Thin Films Analysis
- Multi-element detection for chemical information across a surface or for depth profiling through layers
- High speed detection
- High mass resolution allowing you to separate interfering ions
Thin films are part of our daily life and are used in a wide variety of applications, such as special glass coatings for light emitting devices and optical mirrors, electronic devices in computers, memory storage devices, and solar cells. Thin films are a layered material manufactured at the nanometer to micron scale. While several methods exist to prepare these thin films (i.e molecular beam epitaxy, chemical vapor deposition, pulsed-laser deposition and atomic layer deposition), none guarantees a perfect stoichiometry transfer from the target material to the synthesized thin film. Because the material’s properties will depend on their elemental composition, and will be affected by contamination, analytical methods for stochiometric analysis of thin films is of great interest for material science.
Femtosecond laser ablation inductively coupled plasma time-of-flight mass spectrometry (fs-LA-ICP-TOFMS) can be used for the determination of the stoichiometry of thin films with high spatial and depth resolution. This analytical technique combines the advantages of femtosecond lasers for precise removal of material with the fast and multi-element detection capabilities of ICP-TOFMS, yielding chemical information across a surface or for depth profiling through layers.
For nm depth resolution profiling of inorganic layers plasma profiling time-of-flight mass spectrometry (PP-TOFMS) uses a fast glow discharge plasma sputtering source to erode the surface and generate the depth profiles. Thanks to its high throughput, speed, ease of operation, high dynamic range, full mass coverage and uniform elemental sensitivity, PP-TOFMS is a valuable characterization tool for any process engineer and material scientist.
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Plasma Profiling Time-Of-Flight Mass Spectrometry (PP-TOFMS)
Plasma Profiling TOFMS
High Resolution Depth Profiling by fs-LA Using the icpTOF
- All the elements. All the time. The icpTOF always records complete mass spectra, so you never miss an analyte or interference signal.
- High mass resolution. The icpTOF 2R has a mass resolving power of 6000 allowing you to separate interfering ions.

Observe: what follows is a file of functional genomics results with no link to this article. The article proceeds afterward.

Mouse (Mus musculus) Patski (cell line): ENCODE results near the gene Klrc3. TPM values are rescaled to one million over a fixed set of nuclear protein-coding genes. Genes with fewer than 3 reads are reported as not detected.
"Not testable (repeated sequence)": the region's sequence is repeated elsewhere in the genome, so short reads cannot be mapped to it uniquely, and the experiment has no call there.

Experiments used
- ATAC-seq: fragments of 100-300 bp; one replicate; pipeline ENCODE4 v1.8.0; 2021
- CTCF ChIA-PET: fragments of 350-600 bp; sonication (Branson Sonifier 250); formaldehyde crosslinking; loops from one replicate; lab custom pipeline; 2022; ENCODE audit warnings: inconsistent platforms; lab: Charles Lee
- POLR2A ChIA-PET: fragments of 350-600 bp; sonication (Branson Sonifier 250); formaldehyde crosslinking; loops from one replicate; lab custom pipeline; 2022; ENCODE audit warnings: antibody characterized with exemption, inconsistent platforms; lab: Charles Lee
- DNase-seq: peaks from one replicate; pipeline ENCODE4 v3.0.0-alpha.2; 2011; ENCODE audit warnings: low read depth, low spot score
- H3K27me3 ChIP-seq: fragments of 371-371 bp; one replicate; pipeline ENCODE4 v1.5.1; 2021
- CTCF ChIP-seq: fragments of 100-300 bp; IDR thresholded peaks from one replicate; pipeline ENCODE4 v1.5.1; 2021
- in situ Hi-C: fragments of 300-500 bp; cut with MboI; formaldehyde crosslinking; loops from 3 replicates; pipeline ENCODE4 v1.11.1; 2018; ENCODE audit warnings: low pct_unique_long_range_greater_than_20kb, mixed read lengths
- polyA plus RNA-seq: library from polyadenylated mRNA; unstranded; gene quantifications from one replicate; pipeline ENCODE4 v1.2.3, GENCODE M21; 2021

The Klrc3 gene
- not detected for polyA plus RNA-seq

- Precise isotope ratios. The icpTOF simultaneously measures all isotopes, thus eliminating the susceptibility of your measurements to source and sample fluctuations. Precision approaches statistical limits.
- High speed detection. The icpTOF records a complete mass spectrum every 12-50 µs making it the optimum detector for fast transient signals such laser ablation pulses.
- Compatibility with major laser companies
- Dedicated workflow for laser ablation
Close-to-Process Elemental Depth Profiling Using the PP-TOFMS
- High depth resolution. Nanometer thin layers can be resolved.
- High throughput and and ease of use. Without the need to transfer sample in UHV and sputtering rates as high as 40 nm/s, analysis only takes few minutes.
- Semi-quantification in one click/without reference sample. Sputtering and gas phase ionization yield only slightly vary over elements in the periodic table. The ion beam ratio method allows estimation of atomic concentration with an accuracy of a 2-3 factor for most elements.
- Full elemental coverage and high sensitivity. Major elements and dopants can be detected at any point of the depth profile. Identification of fully unknown layers and the detection of unexpected contamination becomes easy.
Nolot et al. Accelerating the development of phase-change random access memory with in-fab plasma profiling time-of-flight mass spectrometry. Surface and Interface Analysis, 2020. DOI: 10.1002/sia.6823
Torrengo et al. Quantitative depth-profile analysis of transition metal nitride materials with combined grazing-incidence X-ray fluorescence and X-ray reflectometry analysis. Spectrochimica Acta, 2020. DOI: 10.1016/j.sab.2020.105926
Spende et al. Plasma profiling time-of-flight mass spectrometry for fast elemental analysis of semiconductor structures with depth resolution in the nanometer range. Semiconductor Science and Technology, 2020. DOI: 10.1088/1361-6641/ab6ac0
Mazel et al. Multitechnique elemental depth profiling of InAlGaN and InAlN films. Journal of Vacuum Science & Technology, 2018. DOI: 10.1116/1.5019635